POPULATION BASED ESTIMATES OF MATERNAL MORTALITY IN MOJOKERTO, EAST JAVA (The application of indirect technique : Sisterhood Method)  [cached]
Soeharsono Soemantri
Bulletin of Health Research , 2012,
Abstract: Mendapatkan angka kematian maternal secara langsung merupakan kendala bagi berbagai negara ber-kembang. Oleh sebab itu mendapatkannya secara tidak langsung merupakan alternatif untuk dikembang-kan. "Sisterhood method", pendekatan tidak langsung yang dikembangkan oleh Wendy Graham dkk, adalah salah satu alternatif untuk dipertimbangkan. Penerapan metode tersebut dalam survei rumah tangga di Mojokerto memberikan hasil yang konsisten dengan penerapan di negara lain (Gambia dan Peru). Mater-nal mortality ratio (MMR) dari metode tersebut di Mojokerto (397 per 100.000) juga dapat dibandingkan dengan hasil penelitian MMR cara langsung di Indonesia setelah dipertimbangkan kekurangan cara langsung.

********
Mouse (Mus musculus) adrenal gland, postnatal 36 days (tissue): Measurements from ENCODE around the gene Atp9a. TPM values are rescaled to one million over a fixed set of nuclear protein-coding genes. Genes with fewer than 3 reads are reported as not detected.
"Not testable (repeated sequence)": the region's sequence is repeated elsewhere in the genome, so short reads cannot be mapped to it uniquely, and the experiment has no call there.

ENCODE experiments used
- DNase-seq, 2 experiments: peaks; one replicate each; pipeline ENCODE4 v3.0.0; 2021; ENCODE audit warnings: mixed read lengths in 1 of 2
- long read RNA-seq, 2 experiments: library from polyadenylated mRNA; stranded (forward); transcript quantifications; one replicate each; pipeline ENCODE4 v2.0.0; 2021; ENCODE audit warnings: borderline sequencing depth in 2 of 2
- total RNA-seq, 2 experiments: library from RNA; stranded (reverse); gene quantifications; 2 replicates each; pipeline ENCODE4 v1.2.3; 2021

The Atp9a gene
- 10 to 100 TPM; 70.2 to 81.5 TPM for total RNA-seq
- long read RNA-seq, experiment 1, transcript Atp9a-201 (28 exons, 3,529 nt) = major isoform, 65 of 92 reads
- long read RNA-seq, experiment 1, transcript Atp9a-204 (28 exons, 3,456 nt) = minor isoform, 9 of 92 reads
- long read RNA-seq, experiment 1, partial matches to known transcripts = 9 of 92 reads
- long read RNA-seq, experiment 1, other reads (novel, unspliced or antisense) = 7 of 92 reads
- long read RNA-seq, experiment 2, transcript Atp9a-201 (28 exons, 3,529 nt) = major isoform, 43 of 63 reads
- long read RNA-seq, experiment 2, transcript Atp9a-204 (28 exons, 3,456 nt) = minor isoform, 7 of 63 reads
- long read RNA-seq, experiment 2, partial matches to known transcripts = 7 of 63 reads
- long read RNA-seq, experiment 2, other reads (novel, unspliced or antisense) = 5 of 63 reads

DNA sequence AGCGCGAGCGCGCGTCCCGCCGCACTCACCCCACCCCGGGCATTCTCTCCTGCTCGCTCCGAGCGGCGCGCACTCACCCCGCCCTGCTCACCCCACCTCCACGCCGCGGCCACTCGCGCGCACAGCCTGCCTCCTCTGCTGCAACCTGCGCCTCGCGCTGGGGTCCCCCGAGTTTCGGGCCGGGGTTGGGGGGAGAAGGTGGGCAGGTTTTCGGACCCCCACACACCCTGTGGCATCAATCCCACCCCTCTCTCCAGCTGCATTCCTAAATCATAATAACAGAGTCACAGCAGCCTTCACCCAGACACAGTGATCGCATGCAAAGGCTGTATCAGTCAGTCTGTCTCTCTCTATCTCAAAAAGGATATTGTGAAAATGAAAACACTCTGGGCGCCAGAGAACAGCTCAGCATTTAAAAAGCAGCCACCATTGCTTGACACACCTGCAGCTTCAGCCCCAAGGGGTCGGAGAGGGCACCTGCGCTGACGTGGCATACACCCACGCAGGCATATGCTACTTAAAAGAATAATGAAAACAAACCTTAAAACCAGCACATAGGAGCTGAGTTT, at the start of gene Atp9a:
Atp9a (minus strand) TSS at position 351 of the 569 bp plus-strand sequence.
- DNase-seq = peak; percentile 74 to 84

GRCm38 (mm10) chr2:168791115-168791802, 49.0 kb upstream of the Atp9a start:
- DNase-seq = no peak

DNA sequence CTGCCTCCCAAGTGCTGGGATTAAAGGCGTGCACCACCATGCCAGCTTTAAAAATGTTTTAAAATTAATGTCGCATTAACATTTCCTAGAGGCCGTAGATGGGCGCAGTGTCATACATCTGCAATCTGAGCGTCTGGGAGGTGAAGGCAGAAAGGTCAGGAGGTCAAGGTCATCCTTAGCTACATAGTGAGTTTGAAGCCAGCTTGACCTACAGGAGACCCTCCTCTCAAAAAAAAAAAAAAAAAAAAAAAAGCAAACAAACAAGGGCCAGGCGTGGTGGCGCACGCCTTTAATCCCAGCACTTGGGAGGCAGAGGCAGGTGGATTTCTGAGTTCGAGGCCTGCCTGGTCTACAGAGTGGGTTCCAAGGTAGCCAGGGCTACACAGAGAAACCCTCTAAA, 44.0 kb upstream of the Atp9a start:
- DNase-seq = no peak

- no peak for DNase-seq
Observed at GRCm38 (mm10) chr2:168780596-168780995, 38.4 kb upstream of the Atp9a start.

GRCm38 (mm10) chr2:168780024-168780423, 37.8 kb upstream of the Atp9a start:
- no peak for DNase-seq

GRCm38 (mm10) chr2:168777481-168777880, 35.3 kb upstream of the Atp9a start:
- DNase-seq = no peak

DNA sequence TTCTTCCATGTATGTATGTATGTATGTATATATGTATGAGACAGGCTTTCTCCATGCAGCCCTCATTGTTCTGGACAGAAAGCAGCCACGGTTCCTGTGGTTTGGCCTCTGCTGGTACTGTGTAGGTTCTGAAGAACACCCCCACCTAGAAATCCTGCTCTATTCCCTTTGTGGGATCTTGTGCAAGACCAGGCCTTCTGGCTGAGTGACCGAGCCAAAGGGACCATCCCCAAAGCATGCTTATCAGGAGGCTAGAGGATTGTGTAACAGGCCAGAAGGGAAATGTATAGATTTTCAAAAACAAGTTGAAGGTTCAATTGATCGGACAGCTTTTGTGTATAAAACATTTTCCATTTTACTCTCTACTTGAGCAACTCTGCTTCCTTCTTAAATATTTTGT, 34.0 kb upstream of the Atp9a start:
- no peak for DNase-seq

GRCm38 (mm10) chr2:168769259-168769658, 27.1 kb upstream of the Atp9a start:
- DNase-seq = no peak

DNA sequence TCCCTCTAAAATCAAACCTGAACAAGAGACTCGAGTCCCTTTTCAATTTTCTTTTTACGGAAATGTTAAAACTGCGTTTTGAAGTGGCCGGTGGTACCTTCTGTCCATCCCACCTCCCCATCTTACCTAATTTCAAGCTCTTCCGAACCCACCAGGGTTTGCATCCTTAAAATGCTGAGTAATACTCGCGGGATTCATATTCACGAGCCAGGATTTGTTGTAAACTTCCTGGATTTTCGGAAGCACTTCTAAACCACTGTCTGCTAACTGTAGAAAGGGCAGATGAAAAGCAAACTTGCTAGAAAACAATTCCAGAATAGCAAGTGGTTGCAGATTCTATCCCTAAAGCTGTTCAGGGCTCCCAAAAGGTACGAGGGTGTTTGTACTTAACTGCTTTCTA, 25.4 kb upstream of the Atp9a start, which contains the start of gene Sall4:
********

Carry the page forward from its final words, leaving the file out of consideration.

Maternal mortality estimates are useful  [cached]
White Franklin,Saleem Sarah
Bulletin of the World Health Organization , 2001,
Abstract:
Maternal Mortality Correlates by Nation  [PDF]
Gina Marie Piane
Open Journal of Preventive Medicine (OJPM) , 2014, DOI: 10.4236/ojpm.2014.410085